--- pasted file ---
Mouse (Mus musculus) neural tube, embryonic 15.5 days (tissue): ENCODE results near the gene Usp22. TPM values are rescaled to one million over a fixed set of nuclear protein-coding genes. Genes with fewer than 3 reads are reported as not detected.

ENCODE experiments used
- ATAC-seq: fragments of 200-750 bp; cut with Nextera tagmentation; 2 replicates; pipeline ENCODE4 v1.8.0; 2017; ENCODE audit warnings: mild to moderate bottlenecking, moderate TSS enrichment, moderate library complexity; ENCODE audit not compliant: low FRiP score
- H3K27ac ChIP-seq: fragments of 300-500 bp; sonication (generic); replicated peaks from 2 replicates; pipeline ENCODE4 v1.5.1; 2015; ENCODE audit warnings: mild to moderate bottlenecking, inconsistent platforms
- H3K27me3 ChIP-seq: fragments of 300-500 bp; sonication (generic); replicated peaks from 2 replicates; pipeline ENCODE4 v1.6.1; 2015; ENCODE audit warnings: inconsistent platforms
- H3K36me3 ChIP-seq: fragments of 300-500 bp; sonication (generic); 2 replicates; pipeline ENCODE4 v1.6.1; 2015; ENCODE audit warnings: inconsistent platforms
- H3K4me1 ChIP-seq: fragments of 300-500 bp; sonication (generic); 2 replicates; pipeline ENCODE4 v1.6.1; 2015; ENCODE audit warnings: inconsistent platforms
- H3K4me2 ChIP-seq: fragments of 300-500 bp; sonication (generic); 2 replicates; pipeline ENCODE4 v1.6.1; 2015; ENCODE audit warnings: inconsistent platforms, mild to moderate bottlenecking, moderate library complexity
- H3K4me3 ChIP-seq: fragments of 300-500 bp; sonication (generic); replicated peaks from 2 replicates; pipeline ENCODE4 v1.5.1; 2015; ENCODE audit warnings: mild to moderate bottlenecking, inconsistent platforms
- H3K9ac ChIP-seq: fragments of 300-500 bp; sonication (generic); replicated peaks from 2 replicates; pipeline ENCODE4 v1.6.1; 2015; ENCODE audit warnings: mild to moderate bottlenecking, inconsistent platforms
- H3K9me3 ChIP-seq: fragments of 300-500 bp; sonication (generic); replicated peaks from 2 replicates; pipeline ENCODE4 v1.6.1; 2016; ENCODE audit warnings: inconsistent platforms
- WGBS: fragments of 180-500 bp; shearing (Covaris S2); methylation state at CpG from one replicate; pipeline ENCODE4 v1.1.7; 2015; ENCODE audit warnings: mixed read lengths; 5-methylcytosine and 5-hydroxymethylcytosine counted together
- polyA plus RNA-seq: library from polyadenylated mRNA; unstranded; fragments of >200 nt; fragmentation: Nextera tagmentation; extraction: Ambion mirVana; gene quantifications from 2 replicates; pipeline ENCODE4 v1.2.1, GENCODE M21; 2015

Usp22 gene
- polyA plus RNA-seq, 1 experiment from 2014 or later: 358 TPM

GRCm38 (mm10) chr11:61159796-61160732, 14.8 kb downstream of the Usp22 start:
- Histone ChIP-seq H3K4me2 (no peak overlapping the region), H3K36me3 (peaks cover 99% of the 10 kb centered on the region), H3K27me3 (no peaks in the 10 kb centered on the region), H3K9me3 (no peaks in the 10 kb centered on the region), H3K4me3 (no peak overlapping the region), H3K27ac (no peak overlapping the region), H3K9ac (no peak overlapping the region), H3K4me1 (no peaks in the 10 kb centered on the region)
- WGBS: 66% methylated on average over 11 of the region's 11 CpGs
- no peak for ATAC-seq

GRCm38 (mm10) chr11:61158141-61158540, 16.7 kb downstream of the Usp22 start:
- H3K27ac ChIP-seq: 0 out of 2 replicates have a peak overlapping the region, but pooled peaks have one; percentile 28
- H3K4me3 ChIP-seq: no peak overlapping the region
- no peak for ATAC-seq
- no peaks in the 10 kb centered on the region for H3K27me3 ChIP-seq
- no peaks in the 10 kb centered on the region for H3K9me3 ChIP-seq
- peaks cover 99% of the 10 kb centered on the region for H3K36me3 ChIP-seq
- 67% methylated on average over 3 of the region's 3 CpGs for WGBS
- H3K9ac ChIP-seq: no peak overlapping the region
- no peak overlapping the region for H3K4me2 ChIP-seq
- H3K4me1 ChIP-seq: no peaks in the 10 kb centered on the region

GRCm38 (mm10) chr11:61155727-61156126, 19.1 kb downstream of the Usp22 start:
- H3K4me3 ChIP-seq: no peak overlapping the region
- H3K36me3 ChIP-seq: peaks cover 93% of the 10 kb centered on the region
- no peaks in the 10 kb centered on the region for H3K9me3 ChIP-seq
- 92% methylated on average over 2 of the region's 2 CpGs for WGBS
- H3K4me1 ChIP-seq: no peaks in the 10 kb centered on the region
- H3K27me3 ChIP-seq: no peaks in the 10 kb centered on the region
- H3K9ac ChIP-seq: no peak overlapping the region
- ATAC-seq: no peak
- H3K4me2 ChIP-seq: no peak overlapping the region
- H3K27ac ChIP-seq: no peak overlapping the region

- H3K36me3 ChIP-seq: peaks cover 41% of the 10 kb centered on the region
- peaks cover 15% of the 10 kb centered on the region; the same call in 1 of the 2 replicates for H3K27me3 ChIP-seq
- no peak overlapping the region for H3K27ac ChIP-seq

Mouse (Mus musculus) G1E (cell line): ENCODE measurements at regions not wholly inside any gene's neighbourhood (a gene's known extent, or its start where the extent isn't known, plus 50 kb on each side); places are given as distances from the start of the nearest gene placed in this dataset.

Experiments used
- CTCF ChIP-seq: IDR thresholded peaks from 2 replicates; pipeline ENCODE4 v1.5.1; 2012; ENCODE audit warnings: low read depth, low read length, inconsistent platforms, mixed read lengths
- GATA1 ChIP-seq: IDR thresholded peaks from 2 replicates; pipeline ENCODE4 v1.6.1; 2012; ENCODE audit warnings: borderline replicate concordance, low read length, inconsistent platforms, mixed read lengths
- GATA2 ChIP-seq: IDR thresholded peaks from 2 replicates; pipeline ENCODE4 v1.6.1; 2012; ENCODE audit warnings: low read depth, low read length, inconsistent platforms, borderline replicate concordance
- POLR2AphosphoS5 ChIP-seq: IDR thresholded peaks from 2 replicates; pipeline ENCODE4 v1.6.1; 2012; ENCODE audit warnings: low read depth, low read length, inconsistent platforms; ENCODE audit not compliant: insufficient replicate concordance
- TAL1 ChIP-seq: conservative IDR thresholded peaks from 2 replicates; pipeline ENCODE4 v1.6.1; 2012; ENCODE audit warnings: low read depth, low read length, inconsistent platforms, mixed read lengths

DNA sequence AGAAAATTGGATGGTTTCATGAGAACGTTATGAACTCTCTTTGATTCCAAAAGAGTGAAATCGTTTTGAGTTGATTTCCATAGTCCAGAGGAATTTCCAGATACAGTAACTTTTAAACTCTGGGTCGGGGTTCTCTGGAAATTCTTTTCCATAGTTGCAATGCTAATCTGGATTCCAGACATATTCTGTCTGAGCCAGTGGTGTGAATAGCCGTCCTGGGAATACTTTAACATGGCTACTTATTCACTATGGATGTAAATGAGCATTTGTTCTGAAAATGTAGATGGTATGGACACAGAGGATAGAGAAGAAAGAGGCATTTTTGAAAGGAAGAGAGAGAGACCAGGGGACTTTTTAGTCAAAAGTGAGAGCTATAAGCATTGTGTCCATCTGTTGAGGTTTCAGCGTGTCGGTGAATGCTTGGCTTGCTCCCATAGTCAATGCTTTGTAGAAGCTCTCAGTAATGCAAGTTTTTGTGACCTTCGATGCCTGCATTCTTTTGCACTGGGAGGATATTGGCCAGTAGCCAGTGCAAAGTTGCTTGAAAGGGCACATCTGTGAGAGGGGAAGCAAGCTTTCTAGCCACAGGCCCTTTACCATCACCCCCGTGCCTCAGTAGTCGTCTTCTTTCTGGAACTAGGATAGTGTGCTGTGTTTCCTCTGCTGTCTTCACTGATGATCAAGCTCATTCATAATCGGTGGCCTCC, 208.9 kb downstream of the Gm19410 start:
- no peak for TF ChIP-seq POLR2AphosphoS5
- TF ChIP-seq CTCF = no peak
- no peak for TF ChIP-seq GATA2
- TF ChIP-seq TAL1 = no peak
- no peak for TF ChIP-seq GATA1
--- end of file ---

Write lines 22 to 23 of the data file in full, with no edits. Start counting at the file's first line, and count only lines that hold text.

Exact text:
- H3K4me3 ChIP-seq: no peak overlapping the region
- no peak for ATAC-seq